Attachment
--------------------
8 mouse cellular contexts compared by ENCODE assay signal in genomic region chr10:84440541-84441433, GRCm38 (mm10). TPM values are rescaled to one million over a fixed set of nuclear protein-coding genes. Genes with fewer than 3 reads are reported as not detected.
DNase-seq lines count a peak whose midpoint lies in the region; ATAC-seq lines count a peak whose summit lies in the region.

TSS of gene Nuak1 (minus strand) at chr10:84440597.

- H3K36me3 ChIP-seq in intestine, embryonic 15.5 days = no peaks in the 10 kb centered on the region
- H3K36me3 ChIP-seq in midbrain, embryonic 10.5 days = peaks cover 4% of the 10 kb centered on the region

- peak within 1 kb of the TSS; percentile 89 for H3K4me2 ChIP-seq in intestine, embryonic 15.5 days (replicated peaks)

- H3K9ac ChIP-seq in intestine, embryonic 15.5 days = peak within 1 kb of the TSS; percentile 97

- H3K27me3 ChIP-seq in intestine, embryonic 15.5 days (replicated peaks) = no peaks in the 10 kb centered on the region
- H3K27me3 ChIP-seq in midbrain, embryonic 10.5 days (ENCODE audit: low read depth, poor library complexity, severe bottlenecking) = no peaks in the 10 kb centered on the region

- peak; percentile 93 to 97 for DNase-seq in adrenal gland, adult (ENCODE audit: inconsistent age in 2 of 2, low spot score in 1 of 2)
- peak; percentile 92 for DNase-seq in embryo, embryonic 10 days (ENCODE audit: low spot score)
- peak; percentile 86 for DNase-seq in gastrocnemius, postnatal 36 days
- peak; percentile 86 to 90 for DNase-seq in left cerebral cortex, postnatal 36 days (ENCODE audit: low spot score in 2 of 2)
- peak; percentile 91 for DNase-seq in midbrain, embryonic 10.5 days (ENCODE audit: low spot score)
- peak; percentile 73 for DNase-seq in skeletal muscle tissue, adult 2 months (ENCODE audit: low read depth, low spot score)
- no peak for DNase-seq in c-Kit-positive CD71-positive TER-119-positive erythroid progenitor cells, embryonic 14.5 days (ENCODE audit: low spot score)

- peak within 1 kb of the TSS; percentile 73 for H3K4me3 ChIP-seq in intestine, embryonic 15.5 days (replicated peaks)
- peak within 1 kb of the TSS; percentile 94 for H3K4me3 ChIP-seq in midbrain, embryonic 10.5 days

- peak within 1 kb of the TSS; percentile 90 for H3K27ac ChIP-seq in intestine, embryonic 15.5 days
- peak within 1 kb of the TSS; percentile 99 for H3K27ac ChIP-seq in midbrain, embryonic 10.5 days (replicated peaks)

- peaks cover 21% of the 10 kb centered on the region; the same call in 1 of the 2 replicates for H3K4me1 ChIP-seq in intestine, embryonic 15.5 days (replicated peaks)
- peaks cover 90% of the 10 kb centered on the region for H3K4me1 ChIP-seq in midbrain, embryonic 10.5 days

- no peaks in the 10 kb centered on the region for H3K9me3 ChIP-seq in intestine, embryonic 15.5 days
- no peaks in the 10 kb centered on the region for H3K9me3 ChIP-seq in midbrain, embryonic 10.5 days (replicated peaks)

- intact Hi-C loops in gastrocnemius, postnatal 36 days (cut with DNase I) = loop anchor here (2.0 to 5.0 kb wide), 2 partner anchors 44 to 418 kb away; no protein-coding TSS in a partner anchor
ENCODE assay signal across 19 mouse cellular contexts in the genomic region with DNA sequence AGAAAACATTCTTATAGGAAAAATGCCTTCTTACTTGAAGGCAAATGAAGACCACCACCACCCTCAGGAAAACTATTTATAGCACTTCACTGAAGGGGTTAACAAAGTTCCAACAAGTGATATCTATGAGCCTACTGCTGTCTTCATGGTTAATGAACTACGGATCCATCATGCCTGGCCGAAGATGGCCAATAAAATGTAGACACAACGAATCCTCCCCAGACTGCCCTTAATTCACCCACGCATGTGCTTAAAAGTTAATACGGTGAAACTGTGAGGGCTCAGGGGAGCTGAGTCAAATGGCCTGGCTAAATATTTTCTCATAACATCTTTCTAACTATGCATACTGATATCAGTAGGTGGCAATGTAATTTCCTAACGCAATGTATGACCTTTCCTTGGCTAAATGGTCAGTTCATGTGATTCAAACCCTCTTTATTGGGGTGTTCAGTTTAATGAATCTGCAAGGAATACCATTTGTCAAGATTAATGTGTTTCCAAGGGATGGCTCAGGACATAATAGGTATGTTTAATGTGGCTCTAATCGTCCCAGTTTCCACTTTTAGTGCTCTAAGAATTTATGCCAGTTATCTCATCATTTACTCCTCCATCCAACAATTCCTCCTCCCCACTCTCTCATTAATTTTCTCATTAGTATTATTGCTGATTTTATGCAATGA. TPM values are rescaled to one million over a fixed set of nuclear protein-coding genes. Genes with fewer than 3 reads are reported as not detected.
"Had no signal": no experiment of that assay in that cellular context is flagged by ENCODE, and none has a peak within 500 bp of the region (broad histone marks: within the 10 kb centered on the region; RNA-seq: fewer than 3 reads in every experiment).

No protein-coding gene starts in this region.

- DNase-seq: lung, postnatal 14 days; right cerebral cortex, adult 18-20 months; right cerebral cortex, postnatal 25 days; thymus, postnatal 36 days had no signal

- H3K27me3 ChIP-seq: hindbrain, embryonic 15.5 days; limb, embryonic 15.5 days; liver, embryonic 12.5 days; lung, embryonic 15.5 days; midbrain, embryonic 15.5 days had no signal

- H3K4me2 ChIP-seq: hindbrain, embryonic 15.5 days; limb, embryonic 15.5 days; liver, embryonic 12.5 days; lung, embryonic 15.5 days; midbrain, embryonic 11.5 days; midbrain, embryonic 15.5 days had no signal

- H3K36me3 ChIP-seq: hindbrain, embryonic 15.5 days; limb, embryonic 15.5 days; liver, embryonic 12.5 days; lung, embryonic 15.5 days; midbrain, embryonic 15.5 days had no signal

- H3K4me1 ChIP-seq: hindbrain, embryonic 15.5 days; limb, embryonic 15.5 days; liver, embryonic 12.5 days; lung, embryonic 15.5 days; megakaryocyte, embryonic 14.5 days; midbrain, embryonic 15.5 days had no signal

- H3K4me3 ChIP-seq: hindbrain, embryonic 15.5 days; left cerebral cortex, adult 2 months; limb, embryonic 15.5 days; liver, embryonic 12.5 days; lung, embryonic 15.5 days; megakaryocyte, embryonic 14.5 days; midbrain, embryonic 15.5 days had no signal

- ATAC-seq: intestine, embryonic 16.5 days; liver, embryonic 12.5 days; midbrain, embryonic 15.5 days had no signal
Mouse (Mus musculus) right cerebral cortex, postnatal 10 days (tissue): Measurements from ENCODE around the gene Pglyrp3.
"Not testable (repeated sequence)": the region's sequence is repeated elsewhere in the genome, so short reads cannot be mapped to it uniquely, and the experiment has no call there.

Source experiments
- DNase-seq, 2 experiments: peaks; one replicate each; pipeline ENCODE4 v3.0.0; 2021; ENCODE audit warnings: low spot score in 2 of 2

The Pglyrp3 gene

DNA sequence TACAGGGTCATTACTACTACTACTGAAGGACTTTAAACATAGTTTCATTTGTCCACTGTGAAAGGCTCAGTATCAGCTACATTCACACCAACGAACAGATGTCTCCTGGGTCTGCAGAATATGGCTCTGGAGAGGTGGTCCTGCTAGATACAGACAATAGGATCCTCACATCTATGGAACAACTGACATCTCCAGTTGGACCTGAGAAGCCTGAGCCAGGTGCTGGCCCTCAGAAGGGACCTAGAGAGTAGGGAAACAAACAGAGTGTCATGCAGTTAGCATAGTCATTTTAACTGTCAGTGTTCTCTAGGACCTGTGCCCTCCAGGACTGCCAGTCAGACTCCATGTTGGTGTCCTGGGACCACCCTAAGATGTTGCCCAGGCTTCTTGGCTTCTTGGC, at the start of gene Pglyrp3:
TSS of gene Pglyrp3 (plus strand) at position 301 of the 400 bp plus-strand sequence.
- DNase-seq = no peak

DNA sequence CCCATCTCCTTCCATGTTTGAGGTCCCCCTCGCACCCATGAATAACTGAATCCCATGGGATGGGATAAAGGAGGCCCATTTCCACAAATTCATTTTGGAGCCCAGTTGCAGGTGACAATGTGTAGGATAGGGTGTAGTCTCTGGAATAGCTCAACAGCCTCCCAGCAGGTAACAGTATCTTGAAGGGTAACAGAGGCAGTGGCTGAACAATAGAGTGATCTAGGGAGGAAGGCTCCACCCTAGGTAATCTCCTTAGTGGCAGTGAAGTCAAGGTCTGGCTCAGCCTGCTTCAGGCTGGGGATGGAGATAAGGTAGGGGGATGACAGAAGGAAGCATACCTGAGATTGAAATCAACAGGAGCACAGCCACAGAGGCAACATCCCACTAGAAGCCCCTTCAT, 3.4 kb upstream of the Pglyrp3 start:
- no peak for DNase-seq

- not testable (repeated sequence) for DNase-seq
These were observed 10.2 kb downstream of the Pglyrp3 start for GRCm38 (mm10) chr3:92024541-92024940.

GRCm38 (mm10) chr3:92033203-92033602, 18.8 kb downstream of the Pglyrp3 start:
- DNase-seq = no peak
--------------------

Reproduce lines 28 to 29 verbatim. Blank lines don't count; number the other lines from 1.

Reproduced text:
No protein-coding gene starts in this region.

- DNase-seq: lung, postnatal 14 days; right cerebral cortex, adult 18-20 months; right cerebral cortex, postnatal 25 days; thymus, postnatal 36 days had no signal